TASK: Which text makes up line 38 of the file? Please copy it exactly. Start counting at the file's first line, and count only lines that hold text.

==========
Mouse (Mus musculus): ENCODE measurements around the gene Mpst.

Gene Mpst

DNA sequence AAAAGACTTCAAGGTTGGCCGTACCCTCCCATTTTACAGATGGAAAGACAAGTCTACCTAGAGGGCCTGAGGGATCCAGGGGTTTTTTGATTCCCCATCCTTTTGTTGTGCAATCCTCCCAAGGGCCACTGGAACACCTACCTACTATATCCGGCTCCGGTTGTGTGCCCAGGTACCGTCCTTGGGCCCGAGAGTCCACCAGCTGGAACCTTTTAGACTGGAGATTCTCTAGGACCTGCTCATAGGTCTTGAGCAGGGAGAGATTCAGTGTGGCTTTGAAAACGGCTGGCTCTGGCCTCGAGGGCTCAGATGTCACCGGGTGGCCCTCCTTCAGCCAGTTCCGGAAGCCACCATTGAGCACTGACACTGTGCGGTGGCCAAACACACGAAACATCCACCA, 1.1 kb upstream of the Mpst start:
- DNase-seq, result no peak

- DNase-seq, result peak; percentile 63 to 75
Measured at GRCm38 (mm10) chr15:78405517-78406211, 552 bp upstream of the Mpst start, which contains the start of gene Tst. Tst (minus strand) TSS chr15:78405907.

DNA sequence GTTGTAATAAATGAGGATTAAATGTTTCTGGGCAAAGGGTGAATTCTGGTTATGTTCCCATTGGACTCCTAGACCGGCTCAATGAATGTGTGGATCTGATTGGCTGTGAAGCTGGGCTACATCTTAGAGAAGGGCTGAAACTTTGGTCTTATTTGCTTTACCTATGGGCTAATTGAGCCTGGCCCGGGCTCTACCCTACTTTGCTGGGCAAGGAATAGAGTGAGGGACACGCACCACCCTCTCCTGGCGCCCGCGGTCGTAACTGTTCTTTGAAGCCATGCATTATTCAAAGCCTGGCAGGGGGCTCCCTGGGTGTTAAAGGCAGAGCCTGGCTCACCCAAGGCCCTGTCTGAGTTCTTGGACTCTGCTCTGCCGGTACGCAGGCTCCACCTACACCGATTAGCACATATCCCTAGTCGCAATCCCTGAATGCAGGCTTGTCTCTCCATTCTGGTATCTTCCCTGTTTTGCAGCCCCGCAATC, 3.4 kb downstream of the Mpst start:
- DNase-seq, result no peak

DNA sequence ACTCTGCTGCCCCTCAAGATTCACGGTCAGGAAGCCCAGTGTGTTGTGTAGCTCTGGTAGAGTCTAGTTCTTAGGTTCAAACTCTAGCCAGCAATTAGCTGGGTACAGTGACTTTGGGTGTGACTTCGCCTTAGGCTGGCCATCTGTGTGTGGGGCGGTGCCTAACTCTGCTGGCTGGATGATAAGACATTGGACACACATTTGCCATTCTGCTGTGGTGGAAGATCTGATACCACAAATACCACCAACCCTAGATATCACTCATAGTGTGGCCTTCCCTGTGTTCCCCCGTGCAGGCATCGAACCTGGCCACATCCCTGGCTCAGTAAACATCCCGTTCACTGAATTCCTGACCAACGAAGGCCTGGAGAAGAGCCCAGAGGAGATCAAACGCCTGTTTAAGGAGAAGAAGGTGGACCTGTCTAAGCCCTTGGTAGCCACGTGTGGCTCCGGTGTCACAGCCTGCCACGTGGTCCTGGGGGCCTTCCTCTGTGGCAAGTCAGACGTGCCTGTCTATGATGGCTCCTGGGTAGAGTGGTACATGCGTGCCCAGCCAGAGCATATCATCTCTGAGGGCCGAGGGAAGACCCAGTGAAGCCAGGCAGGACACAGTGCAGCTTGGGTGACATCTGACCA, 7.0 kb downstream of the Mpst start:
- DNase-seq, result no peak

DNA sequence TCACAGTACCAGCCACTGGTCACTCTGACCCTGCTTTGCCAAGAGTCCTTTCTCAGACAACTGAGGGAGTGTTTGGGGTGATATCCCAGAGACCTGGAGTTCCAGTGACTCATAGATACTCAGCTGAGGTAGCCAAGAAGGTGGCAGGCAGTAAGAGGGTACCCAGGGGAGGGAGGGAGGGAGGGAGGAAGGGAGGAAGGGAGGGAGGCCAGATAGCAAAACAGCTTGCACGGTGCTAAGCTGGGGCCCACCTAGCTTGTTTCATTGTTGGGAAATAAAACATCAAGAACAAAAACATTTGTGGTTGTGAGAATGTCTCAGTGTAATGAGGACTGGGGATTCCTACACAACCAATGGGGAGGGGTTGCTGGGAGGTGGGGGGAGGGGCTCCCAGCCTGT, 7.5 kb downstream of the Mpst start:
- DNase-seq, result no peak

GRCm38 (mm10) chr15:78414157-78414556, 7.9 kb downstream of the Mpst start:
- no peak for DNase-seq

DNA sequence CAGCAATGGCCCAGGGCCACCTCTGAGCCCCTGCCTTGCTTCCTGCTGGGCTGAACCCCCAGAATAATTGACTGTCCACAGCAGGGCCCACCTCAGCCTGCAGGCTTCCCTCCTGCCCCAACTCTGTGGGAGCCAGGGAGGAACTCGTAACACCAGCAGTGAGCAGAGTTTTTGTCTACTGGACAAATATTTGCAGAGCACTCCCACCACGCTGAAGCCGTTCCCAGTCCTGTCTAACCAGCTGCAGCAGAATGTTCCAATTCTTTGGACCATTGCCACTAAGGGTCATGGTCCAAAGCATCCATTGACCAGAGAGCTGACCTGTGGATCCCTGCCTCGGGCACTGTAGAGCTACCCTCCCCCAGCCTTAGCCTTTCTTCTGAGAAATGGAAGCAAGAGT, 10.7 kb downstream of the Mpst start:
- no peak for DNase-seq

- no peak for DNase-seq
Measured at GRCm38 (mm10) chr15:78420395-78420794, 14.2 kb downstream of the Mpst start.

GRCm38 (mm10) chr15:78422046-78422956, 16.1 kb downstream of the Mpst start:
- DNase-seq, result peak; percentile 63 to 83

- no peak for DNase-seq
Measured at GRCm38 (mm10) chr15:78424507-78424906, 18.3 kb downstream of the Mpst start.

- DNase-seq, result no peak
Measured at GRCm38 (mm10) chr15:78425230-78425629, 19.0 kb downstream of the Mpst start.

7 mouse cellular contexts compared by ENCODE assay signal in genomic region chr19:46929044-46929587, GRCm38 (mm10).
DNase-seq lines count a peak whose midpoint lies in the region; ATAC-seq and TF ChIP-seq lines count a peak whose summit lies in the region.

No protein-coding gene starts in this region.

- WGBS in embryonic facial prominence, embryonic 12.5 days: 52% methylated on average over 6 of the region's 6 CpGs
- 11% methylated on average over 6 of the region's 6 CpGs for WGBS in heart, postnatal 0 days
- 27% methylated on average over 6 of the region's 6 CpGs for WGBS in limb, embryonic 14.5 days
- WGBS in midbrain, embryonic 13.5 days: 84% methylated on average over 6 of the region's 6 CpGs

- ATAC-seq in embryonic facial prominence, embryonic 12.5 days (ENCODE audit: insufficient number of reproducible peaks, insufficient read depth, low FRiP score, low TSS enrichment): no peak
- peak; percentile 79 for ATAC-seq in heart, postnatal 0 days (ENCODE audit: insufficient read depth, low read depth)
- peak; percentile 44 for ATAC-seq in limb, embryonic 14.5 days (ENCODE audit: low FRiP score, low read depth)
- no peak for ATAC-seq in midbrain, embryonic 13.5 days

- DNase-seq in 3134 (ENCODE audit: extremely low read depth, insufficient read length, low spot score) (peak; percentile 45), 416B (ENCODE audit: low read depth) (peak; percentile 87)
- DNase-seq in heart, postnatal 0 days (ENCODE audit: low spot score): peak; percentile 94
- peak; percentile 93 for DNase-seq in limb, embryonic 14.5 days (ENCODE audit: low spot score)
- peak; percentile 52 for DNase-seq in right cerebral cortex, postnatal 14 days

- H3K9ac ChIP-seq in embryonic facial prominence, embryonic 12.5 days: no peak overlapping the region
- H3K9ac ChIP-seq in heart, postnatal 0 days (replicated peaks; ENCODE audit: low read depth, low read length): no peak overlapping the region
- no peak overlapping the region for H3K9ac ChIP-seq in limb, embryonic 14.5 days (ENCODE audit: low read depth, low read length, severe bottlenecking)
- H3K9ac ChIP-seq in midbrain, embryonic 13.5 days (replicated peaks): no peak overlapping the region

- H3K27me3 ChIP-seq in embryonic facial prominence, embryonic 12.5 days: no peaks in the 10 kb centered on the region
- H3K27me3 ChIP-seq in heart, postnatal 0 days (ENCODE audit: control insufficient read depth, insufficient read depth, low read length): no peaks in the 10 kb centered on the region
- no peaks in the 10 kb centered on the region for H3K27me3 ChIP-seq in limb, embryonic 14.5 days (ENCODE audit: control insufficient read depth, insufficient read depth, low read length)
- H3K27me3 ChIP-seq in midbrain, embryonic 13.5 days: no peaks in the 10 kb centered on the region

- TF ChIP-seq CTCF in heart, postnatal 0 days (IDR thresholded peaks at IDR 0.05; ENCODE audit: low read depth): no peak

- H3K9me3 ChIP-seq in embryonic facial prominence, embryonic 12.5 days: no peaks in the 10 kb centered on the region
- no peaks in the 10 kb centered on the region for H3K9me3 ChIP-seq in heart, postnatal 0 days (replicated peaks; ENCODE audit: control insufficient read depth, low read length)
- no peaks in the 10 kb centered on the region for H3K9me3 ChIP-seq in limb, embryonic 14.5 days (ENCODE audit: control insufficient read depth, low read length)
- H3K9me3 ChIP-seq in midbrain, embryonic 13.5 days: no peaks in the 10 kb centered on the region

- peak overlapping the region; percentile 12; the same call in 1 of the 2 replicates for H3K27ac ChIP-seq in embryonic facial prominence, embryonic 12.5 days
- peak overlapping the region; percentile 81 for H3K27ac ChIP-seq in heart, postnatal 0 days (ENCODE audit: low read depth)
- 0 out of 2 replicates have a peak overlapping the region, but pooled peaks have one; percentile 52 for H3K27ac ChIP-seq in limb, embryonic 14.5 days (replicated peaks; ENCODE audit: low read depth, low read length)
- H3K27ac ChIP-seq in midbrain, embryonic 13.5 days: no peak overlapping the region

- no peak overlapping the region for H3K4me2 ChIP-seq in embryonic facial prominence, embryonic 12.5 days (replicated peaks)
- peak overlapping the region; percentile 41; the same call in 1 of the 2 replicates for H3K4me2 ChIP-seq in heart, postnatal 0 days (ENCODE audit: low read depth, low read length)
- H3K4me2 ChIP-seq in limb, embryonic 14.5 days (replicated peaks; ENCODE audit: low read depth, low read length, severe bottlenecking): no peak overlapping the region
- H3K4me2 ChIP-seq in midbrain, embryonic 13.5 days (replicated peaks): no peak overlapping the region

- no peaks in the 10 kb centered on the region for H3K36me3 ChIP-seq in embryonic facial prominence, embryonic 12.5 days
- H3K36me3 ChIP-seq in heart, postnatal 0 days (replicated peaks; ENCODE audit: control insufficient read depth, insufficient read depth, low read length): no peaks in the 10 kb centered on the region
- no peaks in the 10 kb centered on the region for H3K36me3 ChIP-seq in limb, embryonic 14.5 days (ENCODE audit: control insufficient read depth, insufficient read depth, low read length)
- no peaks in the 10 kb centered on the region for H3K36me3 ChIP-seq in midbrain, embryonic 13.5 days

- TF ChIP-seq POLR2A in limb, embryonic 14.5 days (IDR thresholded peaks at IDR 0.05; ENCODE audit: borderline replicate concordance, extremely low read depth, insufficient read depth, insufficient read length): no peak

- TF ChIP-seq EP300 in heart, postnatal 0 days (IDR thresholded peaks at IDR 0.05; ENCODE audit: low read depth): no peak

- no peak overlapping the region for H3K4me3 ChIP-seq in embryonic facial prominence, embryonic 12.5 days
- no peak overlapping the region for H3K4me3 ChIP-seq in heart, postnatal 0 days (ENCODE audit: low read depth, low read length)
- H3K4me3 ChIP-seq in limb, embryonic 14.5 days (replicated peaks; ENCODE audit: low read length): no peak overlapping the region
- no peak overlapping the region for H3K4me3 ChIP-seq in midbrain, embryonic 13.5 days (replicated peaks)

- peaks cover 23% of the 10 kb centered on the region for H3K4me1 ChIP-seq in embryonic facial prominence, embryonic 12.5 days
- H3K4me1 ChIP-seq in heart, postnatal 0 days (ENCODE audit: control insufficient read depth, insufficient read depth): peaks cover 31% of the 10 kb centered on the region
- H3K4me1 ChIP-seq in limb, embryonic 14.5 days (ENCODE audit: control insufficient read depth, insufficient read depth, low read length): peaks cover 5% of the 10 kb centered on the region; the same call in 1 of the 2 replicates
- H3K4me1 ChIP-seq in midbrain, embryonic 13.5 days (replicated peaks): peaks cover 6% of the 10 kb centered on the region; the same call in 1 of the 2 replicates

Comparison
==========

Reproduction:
- peak; percentile 93 for DNase-seq in limb, embryonic 14.5 days (ENCODE audit: low spot score)